As the premiere release on Kranky, which would become one of the '90s most notable U.S. indie labels for its series of adventurous releases, Prazision already holds a certain place in the history books. Regardless of who put it out, however, this excellent debut would command attention for introducing Labradford and their marvelous drone/ambient sound to the world. Inspired by such cult-level titans of '80s drone as Spacemen 3 and Loop (whose ex-members almost immediately championed the band after Prazision's appearance), the then-duo's ability to create seemingly stark (but quite layered and complex, the more you listened to it), echoed, modern psychedelic masterpieces made itself apparent from the beginning. Notably, the band eschewed conventional percussion of any sort, relying on singer/guitarist Nelson's simple but effective guitar parts -- usually consisting of a series of a few notes, repeated in sequence and given reverb -- to carry the rhythm, while keyboards and organs explored all varieties of ambient and melodic approaches. Nelson's lyric delivery serves him best when he's simply reciting rather than singing, as on the beautifully chilling "Sliding Glass," and though the overall effect of his quiet, half-whispered vocals is very Spacemen 3-derivative, it certainly doesn't hurt the album any at all. The trump card here is "Gratitude," a keyboard-led piece which is, in fact, Labradford's own series of thank-you's to friends, family, and labels for their support, delivered using a Vocoder. At once amusing and quite cool to listen to, it's a nicely unexpected touch on a solid first record.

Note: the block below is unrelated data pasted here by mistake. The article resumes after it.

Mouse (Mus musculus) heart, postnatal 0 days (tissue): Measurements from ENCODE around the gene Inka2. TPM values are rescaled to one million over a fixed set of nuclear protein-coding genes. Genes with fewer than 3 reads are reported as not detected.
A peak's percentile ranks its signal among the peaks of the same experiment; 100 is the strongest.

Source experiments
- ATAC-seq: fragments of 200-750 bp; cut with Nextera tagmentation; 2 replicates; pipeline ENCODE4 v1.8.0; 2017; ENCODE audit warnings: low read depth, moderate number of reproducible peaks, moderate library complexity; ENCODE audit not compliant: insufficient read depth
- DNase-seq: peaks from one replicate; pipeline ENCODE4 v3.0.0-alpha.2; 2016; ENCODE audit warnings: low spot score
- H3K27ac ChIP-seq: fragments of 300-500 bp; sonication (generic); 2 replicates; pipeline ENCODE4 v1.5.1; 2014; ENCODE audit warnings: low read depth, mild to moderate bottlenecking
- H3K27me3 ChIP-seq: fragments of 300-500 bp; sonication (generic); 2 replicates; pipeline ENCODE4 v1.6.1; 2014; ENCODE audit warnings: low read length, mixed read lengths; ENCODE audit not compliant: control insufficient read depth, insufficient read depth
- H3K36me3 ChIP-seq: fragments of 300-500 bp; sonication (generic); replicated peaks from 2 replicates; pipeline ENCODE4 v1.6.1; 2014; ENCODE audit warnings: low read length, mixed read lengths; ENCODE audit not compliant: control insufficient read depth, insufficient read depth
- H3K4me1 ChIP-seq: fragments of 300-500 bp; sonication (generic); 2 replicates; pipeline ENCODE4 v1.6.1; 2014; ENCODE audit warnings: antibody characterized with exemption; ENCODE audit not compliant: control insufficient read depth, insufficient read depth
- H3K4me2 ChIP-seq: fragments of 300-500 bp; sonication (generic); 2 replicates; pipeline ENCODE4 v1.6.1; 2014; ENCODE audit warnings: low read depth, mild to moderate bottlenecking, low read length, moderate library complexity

AllMusic Review by Ned Raggett